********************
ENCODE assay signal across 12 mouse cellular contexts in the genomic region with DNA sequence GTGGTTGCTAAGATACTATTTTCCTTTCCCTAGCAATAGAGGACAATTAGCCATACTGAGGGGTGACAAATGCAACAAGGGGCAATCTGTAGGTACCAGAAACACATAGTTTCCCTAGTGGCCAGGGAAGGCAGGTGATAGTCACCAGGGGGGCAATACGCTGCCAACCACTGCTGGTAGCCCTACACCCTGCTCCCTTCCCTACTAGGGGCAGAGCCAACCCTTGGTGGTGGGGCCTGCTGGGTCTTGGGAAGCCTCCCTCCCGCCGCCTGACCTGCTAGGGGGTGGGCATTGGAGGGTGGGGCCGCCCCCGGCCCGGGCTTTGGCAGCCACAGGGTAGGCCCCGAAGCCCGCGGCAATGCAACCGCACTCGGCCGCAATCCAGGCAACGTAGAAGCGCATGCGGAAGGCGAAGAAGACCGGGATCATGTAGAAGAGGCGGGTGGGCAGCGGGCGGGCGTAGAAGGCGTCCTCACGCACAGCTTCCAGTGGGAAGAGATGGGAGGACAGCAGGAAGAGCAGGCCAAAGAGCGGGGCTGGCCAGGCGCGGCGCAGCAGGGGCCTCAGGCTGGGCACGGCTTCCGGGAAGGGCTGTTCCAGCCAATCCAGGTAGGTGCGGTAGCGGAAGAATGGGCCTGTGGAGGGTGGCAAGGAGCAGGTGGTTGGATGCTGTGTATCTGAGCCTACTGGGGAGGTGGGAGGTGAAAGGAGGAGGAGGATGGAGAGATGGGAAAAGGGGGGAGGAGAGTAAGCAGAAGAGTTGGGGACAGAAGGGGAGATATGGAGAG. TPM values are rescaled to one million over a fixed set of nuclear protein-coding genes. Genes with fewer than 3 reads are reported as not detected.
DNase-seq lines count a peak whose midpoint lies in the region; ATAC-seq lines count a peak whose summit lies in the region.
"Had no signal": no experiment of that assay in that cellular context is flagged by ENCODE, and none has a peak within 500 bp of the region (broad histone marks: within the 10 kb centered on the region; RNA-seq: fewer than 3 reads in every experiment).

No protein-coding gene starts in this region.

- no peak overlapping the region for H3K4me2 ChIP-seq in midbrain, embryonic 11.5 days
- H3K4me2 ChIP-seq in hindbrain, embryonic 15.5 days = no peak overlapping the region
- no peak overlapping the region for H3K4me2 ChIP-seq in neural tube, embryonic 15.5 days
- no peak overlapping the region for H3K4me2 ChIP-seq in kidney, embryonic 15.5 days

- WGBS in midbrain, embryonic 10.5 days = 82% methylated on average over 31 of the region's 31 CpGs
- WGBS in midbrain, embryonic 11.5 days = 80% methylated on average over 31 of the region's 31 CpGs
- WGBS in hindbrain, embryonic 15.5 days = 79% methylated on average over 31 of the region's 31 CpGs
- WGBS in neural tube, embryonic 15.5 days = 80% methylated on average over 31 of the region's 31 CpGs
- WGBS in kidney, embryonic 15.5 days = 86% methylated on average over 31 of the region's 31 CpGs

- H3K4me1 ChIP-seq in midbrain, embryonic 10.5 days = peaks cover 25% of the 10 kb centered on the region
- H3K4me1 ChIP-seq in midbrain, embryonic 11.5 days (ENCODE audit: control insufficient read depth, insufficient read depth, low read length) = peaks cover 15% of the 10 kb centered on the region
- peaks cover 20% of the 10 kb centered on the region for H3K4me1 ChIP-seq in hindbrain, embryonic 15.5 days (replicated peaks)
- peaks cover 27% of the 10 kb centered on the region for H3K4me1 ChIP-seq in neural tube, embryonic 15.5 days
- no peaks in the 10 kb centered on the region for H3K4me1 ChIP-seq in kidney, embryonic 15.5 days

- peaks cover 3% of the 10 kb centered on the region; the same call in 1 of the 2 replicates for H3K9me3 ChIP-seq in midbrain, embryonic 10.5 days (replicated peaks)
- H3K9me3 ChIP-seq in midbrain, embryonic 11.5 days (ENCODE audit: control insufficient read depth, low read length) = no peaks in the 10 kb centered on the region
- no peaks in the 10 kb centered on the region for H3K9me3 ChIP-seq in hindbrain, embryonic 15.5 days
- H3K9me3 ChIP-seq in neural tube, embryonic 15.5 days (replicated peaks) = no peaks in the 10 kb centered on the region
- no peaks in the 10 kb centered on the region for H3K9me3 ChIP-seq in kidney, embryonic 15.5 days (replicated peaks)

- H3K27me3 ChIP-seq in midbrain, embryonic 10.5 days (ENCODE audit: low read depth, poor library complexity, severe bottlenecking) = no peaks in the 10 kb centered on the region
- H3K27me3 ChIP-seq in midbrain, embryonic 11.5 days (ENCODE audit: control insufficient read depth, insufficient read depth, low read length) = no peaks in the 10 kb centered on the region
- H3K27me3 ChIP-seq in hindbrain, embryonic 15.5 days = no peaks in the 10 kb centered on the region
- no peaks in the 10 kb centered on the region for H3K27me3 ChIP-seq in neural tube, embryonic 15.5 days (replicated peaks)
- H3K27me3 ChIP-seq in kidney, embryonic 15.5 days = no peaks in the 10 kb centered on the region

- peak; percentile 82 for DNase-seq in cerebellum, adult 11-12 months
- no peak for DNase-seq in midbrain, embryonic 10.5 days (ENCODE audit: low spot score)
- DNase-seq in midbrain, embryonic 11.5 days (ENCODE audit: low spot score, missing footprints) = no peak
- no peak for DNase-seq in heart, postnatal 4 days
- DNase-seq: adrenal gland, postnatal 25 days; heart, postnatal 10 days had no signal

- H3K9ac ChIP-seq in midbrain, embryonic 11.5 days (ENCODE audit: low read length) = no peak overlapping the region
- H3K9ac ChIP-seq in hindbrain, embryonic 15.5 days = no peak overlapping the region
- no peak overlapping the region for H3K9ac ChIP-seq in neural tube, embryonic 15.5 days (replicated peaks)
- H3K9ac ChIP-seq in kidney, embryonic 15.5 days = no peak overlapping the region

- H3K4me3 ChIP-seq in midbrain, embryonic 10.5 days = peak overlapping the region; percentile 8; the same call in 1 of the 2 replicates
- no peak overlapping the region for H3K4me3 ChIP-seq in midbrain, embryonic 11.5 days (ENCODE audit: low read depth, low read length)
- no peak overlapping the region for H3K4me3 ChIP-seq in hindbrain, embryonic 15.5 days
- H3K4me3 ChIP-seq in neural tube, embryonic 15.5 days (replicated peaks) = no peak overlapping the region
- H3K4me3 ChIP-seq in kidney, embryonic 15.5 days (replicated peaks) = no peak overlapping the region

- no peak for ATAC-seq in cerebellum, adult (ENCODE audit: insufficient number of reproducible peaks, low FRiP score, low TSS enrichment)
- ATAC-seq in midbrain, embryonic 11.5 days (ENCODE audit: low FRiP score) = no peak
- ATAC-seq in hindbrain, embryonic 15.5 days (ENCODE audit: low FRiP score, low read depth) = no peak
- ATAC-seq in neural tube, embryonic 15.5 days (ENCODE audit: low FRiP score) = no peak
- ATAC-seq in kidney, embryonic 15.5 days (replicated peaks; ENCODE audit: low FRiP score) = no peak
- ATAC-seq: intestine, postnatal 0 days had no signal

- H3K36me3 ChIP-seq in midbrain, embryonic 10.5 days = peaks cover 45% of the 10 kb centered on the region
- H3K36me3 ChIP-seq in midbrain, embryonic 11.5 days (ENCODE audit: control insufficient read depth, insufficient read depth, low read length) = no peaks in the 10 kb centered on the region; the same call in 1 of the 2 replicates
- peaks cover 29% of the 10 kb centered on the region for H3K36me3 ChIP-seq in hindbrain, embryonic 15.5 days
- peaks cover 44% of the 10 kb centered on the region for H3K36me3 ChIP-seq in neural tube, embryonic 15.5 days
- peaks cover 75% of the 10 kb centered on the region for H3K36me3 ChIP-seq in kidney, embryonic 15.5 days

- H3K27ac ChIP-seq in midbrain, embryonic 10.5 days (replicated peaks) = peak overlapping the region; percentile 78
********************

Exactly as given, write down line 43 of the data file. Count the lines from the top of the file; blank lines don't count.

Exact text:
- no peak for ATAC-seq in cerebellum, adult (ENCODE audit: insufficient number of reproducible peaks, low FRiP score, low TSS enrichment)